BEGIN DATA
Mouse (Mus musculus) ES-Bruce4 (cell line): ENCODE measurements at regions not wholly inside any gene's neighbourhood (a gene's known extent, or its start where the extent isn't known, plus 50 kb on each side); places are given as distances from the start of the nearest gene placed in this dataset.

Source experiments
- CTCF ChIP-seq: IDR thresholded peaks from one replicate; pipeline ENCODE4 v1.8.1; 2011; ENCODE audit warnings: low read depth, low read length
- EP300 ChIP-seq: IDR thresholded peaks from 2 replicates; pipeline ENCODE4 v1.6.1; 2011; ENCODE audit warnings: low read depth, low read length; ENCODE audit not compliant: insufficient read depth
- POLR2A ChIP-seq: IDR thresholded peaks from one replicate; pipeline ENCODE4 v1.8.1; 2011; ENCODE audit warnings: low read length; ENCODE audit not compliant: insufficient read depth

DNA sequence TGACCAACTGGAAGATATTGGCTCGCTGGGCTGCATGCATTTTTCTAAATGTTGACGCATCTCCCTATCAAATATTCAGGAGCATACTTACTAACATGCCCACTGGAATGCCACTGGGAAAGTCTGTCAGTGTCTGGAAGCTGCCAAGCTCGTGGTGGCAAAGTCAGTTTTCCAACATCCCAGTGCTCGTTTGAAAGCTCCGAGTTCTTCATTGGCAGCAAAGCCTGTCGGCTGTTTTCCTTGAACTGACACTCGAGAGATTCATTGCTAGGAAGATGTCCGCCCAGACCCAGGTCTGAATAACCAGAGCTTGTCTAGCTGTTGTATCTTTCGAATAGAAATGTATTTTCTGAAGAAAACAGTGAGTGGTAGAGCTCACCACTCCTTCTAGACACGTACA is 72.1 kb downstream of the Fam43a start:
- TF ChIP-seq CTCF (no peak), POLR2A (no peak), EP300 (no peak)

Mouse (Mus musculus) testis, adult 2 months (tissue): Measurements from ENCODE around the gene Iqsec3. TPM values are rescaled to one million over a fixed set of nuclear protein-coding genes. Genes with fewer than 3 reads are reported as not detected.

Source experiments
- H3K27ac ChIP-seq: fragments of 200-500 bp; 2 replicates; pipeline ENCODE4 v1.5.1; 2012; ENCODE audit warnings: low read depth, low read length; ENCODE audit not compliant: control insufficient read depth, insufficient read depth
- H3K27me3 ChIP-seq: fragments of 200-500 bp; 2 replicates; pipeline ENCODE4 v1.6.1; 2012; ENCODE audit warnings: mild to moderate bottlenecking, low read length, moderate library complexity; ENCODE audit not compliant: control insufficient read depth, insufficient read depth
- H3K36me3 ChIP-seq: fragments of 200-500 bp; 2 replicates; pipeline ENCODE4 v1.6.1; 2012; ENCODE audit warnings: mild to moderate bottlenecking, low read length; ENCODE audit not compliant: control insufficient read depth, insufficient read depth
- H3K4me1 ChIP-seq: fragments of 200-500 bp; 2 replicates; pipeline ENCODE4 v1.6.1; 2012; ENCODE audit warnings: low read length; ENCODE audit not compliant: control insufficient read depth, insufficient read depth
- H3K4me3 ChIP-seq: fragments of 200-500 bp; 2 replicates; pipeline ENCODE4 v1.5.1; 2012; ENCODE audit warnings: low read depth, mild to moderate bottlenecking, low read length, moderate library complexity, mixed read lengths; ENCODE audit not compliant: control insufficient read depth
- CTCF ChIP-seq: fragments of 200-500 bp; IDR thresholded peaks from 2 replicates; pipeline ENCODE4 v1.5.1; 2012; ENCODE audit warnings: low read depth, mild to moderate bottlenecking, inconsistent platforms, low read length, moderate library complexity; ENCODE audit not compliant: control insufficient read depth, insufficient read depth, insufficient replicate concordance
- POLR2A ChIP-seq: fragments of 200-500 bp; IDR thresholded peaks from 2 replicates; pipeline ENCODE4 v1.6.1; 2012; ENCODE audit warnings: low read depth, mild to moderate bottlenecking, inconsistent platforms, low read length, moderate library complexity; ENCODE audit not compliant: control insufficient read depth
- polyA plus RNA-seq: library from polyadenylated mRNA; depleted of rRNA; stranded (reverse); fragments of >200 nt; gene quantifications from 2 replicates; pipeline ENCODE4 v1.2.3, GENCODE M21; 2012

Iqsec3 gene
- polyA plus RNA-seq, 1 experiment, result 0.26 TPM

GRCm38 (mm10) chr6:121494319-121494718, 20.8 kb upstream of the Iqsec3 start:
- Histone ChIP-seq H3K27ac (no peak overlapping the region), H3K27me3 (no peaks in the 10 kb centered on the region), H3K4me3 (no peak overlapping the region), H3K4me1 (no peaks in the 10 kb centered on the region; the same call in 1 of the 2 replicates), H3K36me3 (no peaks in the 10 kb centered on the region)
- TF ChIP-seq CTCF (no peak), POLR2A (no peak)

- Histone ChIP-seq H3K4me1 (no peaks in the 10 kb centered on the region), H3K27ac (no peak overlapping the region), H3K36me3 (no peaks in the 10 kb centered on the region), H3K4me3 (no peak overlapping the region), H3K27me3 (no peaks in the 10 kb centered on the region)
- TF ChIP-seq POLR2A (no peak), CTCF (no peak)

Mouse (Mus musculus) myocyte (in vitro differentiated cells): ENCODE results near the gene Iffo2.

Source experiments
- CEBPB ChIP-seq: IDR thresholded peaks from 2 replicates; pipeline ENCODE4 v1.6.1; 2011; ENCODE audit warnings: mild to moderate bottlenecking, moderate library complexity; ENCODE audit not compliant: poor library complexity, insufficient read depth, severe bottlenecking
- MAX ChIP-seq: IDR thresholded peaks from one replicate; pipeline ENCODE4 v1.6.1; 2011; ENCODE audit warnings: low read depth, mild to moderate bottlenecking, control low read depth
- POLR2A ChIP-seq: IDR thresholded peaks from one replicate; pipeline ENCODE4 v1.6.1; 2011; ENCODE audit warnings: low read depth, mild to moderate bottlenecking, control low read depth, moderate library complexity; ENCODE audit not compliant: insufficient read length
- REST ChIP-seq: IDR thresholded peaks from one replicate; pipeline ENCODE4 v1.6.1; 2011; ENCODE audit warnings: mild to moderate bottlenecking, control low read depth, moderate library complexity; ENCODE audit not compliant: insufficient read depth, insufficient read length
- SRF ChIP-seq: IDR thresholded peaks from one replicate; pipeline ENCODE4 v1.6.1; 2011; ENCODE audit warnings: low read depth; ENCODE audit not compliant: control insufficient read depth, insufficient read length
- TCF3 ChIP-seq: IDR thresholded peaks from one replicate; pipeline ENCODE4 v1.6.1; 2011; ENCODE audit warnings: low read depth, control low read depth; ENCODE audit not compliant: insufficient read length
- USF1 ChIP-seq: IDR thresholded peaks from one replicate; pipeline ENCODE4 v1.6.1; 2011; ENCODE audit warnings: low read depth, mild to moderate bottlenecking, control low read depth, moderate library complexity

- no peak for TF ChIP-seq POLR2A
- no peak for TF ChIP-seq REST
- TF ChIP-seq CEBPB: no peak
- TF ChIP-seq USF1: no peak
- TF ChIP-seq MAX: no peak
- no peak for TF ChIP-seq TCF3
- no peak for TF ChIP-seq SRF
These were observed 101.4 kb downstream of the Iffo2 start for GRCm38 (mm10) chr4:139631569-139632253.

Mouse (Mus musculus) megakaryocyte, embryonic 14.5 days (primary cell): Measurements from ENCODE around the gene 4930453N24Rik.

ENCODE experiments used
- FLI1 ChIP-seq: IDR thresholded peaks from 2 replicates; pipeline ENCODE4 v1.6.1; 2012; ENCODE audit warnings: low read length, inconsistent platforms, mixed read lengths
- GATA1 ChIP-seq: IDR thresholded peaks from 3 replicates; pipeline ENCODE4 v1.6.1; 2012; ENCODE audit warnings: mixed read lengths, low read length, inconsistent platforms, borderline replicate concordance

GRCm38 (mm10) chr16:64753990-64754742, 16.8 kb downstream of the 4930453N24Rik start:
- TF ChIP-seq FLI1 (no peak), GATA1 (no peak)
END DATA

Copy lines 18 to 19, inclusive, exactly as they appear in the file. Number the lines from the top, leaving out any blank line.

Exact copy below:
Iqsec3 gene
- polyA plus RNA-seq, 1 experiment, result 0.26 TPM